That leads me to this second point, which we'll see beautifully illustrated as we continue your story. Even in the most hopeless situation, God is not absent. You weren’t acknowledging Him at that point of your lives, but God is the hound of heaven. Praise God! He was pursuing you when you were not pursuing Him. There was hope; there was help on the way; there was grace. I think it's important that we emphasize that.

Someone listening today is at that point of walking out the door; or carrying on the adulterous relationship; or on their knees begging, crying, pleading with their mate to come home—some place where you just feel, “This is hopeless. This is it; it's over!”

We get letters and emails and prayer cards from those women galore. But one of the reasons we wanted to share Ron and Nancy's story with you is so that you would know that as long as there is God, there is hope! God is a redeeming, restoring God. There is no mess so messy, no pit so deep, that God cannot restore and redeem.

You will not want to miss the continuation of Nancy's story. It's not over. There's pain yet to come, but God is going to intervene on their behalf. We'll talk about how that happened when we continue on the next Revive Our Hearts.

Leslie Basham: Nancy Leigh DeMoss has been talking with Ron and Nancy Anderson about small decisions that can have huge consequences. That story leads me to ask, “Do you have any hedges in your life?” By hedges I mean, principles that guide your small decisions.

For instance, a lot of wise, single women create a hedge by deciding never to ride alone in a car with a married man. It’s a small decision that shows they’re going to fight hard to protect their purity and the marriages around them.

To help you set up some personal hedges and guard your marriage, we want you to have a practical booklet by Nancy Leigh DeMoss called Personal "Hedges." This will help you think through your decisions and protect your purity.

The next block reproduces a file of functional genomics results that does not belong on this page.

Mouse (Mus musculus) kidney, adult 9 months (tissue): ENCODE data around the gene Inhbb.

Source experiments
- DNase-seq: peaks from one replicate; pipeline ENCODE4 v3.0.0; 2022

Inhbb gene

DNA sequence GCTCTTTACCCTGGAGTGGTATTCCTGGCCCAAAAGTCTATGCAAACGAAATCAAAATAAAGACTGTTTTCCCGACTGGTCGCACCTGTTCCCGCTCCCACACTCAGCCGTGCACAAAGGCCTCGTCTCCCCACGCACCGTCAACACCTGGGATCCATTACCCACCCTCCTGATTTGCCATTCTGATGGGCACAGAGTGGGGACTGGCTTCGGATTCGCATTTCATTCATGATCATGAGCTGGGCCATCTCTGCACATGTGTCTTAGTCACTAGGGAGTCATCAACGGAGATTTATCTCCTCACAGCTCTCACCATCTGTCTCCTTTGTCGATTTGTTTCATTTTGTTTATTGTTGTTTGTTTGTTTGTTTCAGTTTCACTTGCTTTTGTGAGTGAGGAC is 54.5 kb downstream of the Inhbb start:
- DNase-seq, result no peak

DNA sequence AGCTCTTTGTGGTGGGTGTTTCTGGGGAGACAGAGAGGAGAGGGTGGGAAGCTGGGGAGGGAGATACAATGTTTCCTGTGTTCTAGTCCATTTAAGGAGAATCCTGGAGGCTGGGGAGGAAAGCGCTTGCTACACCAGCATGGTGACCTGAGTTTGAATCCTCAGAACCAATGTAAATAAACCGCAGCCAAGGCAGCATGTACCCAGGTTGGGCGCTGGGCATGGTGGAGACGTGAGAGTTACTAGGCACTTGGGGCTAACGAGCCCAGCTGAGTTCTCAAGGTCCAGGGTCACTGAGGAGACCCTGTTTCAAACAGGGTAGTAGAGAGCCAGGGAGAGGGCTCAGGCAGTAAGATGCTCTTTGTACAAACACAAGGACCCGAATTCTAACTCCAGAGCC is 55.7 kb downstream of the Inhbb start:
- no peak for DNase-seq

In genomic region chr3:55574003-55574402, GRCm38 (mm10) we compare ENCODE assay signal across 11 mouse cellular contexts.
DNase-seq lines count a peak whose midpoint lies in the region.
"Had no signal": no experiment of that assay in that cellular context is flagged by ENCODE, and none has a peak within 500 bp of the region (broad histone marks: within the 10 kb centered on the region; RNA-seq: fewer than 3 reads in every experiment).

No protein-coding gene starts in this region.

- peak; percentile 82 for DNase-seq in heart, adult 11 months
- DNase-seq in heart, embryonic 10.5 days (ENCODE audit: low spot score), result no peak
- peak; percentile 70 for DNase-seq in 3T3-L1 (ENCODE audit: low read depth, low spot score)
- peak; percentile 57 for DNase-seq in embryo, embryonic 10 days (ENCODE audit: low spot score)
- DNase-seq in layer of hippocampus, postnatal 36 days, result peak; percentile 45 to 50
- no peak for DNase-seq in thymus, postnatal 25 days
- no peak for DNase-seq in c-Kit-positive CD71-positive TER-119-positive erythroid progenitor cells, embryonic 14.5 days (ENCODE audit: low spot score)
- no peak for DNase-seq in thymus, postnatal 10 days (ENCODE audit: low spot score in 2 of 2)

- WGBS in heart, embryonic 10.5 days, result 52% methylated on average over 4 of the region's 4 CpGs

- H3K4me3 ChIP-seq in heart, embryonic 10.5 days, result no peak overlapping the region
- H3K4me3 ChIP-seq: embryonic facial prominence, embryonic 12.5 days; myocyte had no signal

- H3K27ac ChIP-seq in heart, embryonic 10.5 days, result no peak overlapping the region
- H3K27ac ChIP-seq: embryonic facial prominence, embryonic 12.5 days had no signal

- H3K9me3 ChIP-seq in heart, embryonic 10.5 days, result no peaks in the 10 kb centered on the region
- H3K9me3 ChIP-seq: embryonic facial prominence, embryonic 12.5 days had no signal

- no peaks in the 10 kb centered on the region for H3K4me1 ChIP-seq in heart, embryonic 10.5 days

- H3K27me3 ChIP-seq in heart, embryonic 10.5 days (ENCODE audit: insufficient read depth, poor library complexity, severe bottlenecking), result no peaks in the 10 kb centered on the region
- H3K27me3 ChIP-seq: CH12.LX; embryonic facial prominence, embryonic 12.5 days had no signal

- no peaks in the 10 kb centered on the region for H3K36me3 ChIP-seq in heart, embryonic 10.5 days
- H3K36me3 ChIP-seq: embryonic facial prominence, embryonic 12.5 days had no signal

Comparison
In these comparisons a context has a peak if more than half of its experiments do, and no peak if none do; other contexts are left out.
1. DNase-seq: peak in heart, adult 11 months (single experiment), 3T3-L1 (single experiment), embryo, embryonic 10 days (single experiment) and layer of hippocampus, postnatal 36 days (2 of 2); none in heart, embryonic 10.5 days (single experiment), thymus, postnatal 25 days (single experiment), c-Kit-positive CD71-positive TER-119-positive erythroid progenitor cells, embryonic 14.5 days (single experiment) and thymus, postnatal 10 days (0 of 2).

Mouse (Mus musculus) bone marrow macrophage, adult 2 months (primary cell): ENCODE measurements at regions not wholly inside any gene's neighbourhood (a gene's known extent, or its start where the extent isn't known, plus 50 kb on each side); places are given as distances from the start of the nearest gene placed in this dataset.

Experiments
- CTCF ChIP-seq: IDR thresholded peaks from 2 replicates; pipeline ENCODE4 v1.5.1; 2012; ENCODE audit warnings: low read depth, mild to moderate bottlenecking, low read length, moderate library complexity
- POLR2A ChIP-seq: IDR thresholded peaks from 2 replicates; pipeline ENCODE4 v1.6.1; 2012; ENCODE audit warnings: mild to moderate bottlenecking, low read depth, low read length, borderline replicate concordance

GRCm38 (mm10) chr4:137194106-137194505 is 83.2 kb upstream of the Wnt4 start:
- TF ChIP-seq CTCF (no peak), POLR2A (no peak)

We’ll also include the book by our guest. Nancy Anderson tells her story and offers solid advice in the book, Avoiding the Greener Grass Syndrome. How do you get a copy of this helpful book and booklet. Just donate to Revive Our Hearts. We’ll send these resources to you.

Donate at, or call 1-800-569-5959.

When Nancy Anderson was in the middle of an adulterous relationship, she got in an arresting phone call from two very important people. Hear more about it tomorrow on Revive Our Hearts.

Revive Our Hearts is an outreach of Life Action Ministries.


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About the Teacher

Nancy DeMoss Wolgemuth

Nancy DeMoss Wolgemuth

Nancy DeMoss Wolgemuth has touched the lives of millions of women through Revive Our Hearts and the True Woman movement, calling them to heart revival and biblical womanhood. Her love for Christ and His Word is infectious, and permeates her online outreaches, conference messages, books, and two daily nationally syndicated radio programs—Revive Our Hearts and Seeking Him.

She has authored twenty-two books, including Lies Women Believe and the Truth That Sets Them Free, Seeking Him (coauthored), Adorned: Living Out the Beauty of the Gospel Together, and You Can Trust God to Write Your Story (coauthored with her husband). Her books have sold more than five million copies and are reaching the hearts of women around the world. Nancy and her husband, Robert, live in Michigan.